Is it Time To Refinance Your Mortgage?
Refinancing is the process of paying off an existing loan with the proceeds from a new loan, and using the same property as collateral. Because the interest rate on the new mortgage is less than the old, the loan costs less and you save money. However, refinancing isn’t appropriate for every homeowner. To know if it’s right for you, understand how these arrangements work.
Another reason to refinance is to repay your mortgage faster, which is done by switching a long-term loan for one with a shorter term. With it, your mortgage payment would be higher, but you’d pay much less in interest over the life of the loan while building equity more quickly.
Cash-out refinancing yet another attractive option. With this type of loan you’d refinance your current mortgage plus take out some cash from the equity you’ve built up. The benefit? Interest rates on the cashed-out portion are often lower than a home equity line of credit, home equity loan, or second mortgage.
Much of the loan’s price depends on points. One point equals one percent of a loan, and to get you the lowest rate, most lenders will charge several points. The total cost can run between three to six percent of the whole amount you borrow. Therefore, on a $100,000 mortgage, the lender might charge between $3,000 and $6,000 in points alone.
Some lenders do offer zero points, but the loan will have a higher interest rate. So while a “no points loan” may indeed reduce your initial outlay, your monthly payment will be higher.
To know what combination of rate and points is best for you, compare the amount you can pay up front with the amount you can pay monthly. The less time you keep the loan, the more expensive points (and other refinancing costs) become. For example, if your refinancing costs are $3,000 and your payments are $125 lower each month, it will take you 24 months just to break even.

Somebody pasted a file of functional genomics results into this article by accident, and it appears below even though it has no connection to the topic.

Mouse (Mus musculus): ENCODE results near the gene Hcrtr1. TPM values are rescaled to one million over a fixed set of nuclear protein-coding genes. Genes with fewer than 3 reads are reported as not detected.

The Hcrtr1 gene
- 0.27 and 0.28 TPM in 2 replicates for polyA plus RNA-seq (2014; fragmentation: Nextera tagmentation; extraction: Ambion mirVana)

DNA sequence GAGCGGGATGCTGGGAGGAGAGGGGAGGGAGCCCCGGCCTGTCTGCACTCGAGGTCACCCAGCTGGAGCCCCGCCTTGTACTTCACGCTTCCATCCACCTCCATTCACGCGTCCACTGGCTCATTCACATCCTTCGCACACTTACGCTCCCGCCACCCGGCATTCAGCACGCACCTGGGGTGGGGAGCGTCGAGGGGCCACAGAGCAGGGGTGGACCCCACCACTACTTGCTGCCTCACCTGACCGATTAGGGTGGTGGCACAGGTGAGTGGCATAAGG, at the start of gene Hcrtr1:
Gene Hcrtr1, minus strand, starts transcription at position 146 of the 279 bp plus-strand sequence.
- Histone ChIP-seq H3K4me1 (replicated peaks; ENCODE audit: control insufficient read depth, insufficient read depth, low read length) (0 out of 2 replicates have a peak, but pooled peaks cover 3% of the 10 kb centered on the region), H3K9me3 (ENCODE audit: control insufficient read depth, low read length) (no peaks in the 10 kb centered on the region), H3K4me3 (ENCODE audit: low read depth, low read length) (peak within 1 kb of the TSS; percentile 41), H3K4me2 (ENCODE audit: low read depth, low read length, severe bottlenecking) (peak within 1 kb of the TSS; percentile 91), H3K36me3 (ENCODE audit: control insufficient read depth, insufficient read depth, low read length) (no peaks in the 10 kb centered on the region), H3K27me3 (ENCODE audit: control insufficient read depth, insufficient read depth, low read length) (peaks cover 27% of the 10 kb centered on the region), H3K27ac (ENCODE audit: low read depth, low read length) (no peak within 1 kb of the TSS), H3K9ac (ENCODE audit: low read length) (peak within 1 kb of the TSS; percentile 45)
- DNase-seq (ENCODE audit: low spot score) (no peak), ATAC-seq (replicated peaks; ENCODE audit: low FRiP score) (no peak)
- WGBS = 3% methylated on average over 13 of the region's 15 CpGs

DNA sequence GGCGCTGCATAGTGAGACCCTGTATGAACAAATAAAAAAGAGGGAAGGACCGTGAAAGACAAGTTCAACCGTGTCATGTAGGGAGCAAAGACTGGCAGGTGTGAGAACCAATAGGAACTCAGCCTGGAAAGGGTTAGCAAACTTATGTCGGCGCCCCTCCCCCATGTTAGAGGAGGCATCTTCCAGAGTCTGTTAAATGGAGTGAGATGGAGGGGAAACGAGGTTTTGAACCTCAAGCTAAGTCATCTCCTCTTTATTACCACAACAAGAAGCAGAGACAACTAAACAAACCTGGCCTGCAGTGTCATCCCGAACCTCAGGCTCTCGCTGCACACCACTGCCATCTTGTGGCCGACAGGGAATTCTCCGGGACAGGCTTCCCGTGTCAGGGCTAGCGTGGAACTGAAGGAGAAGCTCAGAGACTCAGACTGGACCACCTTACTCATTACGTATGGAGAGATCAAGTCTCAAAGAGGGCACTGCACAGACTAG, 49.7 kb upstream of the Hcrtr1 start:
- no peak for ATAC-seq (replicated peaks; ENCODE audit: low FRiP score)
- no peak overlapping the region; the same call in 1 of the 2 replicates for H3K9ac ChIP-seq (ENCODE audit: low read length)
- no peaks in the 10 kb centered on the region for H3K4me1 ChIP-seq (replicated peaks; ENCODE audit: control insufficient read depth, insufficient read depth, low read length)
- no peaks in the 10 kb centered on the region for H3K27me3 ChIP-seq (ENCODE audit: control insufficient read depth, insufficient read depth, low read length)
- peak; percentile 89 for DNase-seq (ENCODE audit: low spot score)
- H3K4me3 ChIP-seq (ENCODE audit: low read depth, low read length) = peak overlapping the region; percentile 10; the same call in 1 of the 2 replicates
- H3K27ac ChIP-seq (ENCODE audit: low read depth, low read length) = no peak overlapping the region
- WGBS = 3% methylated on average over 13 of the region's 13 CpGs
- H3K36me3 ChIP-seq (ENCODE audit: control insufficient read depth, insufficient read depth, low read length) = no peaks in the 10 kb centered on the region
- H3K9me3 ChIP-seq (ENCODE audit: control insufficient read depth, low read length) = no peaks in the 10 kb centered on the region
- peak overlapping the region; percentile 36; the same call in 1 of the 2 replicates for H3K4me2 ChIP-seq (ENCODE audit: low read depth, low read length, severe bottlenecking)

The tax effect
If, however, you are in the final years of your mortgage, your payments probably consist of more principal and less interest. In that case, refinancing your mortgage with a longer-term loan will mean you’ll again pay more in interest – and increase your tax deduction.
The best deal
When you refinance, your lender must provide a written statement of the costs and terms of the financing before you become legally obligated for the loan. Review this statement carefully. If you refinance with a different lender, or if you borrow beyond your unpaid balance with your current lender, you also must be given the right to cancel within three business days following settlement, receipt of your disclosures, or receipt of your cancellation notice, whichever occurs last.
If your lender charges an application processing fee, ask how much it is and under what circumstances it is refundable. Some lenders do not offer refunds if you are not approved for the loan or if you decide against taking it.
So is it time to refinance your mortgage? If you will come out ahead financially, then it is definitely worth considering. However, if the difference is minimal or nil, then save yourself the time and trouble. Refinancing is not the magic answer for everyone.
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